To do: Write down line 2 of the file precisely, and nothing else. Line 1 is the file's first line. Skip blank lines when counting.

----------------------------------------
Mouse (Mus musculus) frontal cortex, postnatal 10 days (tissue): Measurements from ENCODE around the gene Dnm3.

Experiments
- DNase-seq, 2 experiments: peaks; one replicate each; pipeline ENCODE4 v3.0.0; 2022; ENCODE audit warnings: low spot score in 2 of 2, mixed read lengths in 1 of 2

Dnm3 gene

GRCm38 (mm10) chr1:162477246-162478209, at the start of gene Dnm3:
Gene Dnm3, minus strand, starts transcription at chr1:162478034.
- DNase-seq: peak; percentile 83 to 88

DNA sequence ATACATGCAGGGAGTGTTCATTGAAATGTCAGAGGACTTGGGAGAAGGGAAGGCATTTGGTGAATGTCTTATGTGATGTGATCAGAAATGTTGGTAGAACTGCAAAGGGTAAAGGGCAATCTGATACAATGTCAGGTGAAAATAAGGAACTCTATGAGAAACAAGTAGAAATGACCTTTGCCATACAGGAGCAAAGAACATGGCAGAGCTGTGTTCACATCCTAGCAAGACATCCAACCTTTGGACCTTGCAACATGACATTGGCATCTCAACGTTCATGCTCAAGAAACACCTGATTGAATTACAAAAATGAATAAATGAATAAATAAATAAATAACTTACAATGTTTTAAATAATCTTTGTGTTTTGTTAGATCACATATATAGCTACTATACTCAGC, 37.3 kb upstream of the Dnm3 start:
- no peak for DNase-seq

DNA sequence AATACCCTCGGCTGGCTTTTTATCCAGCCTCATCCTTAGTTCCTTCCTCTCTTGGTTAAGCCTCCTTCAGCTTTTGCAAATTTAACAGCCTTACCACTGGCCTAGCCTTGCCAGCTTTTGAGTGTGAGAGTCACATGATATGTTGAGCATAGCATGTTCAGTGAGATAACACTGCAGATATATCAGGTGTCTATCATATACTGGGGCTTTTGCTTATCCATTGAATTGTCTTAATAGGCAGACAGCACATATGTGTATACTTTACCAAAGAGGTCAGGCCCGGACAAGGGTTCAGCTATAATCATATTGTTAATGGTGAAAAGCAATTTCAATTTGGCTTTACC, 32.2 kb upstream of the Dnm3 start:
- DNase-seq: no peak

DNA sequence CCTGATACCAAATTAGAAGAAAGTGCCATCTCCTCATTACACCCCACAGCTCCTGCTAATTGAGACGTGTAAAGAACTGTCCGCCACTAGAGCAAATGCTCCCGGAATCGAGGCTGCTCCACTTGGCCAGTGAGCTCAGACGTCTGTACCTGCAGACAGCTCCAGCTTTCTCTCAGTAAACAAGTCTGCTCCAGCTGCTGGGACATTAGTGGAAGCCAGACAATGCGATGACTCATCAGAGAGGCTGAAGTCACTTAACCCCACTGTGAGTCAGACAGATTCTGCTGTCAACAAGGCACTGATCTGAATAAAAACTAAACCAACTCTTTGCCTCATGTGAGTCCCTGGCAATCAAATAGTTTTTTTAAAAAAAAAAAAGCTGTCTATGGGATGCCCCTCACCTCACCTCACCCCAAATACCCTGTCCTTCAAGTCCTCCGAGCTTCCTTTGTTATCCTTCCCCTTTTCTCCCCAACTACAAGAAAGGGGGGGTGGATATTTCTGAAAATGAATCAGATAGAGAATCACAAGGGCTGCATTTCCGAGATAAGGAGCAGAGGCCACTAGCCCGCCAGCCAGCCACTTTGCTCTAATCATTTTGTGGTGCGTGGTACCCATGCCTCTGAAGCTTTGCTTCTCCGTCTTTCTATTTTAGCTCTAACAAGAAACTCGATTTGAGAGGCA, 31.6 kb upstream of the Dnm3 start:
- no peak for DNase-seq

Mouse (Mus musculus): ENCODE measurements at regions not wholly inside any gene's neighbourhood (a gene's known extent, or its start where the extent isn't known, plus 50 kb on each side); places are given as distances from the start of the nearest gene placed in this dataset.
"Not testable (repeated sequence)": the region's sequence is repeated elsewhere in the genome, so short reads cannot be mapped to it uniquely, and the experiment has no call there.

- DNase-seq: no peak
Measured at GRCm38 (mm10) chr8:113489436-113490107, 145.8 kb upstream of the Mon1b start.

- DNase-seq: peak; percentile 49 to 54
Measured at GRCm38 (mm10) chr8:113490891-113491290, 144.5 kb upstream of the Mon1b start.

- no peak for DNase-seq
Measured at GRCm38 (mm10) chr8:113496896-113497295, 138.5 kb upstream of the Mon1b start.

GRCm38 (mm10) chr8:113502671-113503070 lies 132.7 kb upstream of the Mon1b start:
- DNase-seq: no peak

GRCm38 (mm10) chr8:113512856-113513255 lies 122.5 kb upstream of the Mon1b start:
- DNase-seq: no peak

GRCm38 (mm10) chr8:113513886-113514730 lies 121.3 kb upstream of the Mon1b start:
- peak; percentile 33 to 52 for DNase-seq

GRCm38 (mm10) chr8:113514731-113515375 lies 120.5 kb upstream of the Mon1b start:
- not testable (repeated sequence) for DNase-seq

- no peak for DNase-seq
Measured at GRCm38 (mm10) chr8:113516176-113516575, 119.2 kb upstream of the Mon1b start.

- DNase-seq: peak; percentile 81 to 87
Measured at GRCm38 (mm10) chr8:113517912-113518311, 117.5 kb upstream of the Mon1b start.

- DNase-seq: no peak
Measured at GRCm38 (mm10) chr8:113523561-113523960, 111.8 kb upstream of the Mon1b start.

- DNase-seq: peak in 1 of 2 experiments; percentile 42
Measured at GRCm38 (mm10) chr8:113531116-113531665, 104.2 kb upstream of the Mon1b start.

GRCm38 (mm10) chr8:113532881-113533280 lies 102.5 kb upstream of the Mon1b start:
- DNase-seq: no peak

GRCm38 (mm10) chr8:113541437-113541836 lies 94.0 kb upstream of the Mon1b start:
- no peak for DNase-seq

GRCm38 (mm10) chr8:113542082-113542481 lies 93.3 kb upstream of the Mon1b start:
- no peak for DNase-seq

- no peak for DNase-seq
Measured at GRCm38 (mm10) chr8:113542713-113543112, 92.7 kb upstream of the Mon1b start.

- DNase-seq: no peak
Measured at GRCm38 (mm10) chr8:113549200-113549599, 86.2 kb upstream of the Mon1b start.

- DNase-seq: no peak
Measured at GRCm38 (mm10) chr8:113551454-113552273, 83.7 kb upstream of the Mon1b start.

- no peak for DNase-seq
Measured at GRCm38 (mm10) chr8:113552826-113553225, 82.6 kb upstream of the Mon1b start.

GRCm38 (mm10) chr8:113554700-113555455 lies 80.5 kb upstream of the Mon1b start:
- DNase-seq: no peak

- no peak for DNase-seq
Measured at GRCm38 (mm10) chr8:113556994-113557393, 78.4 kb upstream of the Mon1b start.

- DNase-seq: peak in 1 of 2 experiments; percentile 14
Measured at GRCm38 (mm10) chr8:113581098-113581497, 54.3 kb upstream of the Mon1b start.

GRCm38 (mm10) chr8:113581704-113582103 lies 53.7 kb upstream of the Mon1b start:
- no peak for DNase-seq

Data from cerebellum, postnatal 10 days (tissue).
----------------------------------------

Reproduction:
Experiments